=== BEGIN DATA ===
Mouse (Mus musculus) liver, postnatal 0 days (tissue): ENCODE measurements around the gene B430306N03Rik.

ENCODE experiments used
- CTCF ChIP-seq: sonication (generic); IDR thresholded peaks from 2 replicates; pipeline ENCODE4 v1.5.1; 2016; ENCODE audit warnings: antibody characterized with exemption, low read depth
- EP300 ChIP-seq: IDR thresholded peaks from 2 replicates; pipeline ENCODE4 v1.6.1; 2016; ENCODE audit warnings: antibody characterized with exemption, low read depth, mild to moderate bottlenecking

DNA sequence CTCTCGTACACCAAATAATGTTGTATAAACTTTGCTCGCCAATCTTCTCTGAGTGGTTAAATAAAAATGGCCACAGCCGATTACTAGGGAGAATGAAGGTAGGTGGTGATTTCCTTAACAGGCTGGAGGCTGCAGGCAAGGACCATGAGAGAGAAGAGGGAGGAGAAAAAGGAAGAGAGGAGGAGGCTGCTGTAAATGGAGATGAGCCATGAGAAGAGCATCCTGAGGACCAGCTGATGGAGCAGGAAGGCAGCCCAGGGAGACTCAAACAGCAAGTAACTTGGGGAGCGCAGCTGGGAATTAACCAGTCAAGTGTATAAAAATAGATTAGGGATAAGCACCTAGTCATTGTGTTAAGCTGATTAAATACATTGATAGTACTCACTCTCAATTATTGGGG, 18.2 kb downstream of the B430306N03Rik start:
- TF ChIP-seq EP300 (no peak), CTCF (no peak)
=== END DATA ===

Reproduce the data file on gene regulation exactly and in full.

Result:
Mouse (Mus musculus) liver, postnatal 0 days (tissue): ENCODE measurements around the gene B430306N03Rik.

ENCODE experiments used
- CTCF ChIP-seq: sonication (generic); IDR thresholded peaks from 2 replicates; pipeline ENCODE4 v1.5.1; 2016; ENCODE audit warnings: antibody characterized with exemption, low read depth
- EP300 ChIP-seq: IDR thresholded peaks from 2 replicates; pipeline ENCODE4 v1.6.1; 2016; ENCODE audit warnings: antibody characterized with exemption, low read depth, mild to moderate bottlenecking

DNA sequence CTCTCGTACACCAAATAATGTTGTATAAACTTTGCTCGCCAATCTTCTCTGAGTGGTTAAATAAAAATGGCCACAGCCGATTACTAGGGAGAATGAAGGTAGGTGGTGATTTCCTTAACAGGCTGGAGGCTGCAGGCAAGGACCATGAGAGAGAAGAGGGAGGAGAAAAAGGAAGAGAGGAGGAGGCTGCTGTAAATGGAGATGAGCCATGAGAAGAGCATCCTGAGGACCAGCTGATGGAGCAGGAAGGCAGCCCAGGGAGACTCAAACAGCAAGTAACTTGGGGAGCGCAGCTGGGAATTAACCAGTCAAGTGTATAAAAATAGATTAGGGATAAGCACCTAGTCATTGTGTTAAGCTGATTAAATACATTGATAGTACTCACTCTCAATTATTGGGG, 18.2 kb downstream of the B430306N03Rik start:
- TF ChIP-seq EP300 (no peak), CTCF (no peak)